Gloria Tuutau, whose son Daniel takes driver ed with Binetti, said she doesn't think the state should mandate the number of hours parents must drive with their children.
"It's ultimately the parents' responsibility to make sure they know how to drive," she said. "If there are two children in the same family, maybe one needs less than 50 hours and one needs more. The parents know how much they need, or if they don't, they should."
But according to the Insurance Institute for Highway Safety, the 50 hours look less daunting when viewed over the entire six months. The requirements translate to 8.3 hours per month, or roughly two hours per week.
And 50 hours of supervised driving does not mean parents must take their kids through an endless tour of a mall's parking lot, Marvaso said. It means parents should take their children to drive on the highway or to experience varying weather conditions.
"It's such a high, high risk for teens to drive before they are prepared that [the law's benefits] outweigh the risks," Marvaso said she tells parents. "Believe us, it's worth it."
One good piece of news for those teenagers who are worried about their social life is that graduated licensing programs do not appear to significantly hinder the social activities of youngsters. Several studies show that 16-year-olds have similar lifestyles when it comes to dating, social and work patterns, whether or not they live in states with graduated licensing programs, a report from the Insurance Institute for Highway Safety says.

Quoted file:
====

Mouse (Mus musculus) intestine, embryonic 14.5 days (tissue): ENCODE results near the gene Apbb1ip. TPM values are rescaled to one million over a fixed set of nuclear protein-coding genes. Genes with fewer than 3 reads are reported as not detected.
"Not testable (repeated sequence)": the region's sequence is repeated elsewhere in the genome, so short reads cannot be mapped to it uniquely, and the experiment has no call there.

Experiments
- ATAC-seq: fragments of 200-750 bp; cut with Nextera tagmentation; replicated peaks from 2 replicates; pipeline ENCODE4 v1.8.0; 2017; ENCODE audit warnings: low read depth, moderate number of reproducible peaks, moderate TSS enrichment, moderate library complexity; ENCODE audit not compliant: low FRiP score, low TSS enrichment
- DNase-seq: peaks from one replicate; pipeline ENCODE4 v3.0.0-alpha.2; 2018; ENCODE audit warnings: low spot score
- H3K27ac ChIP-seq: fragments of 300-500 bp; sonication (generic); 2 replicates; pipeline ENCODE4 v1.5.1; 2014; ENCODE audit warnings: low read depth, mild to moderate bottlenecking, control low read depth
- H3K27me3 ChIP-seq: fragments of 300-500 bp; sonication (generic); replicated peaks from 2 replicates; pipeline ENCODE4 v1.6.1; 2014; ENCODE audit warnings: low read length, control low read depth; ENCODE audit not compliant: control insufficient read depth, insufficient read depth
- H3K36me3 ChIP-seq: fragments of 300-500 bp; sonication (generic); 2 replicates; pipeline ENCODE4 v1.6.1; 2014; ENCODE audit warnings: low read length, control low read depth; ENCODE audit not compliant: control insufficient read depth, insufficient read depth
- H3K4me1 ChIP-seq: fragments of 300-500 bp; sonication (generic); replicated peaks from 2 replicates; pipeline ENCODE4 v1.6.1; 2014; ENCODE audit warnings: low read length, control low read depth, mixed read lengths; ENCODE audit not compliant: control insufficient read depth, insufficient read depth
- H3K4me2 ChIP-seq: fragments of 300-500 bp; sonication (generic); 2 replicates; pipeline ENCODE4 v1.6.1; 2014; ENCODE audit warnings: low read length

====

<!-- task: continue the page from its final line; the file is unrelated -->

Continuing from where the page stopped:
And in California, as with many other states, teens who absolutely need to drive during restricted times--to go to work or school activities, for example--may obtain a waiver from their principal or guardian.
The bottom line, Thorp said, is that the law was not designed to punish teenagers. Its intent, which seems to be taking effect already, is far from punitive: "To make sure they stay alive to drive another day."
Times staff writers Roberto Manzano and Hudson Sangree contributed to this story.
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Putting On the Brakes
A 1998 state law that restricted driving privileges for new 16- and 17-year-old drivers was aimed at reducing vehicular crashes and fatalities. Results for the first half of 1999 show a decline in the number of fatal and injury accidents caused by teenagers compared to the same period last year before the law went into effect.
Driver Age: 15
Accidents 1998: 177
Accidents 1999: 145
Driver Age: 16
Accidents 1998: 1,940
Accidents 1999: 1.706
Driver Age: 17
Accidents 1998: 2,659
Accidents 1999: 2.502
Accidents 1998: 4,776
Accidents 1999: 4,353
Source: California Highway Patrol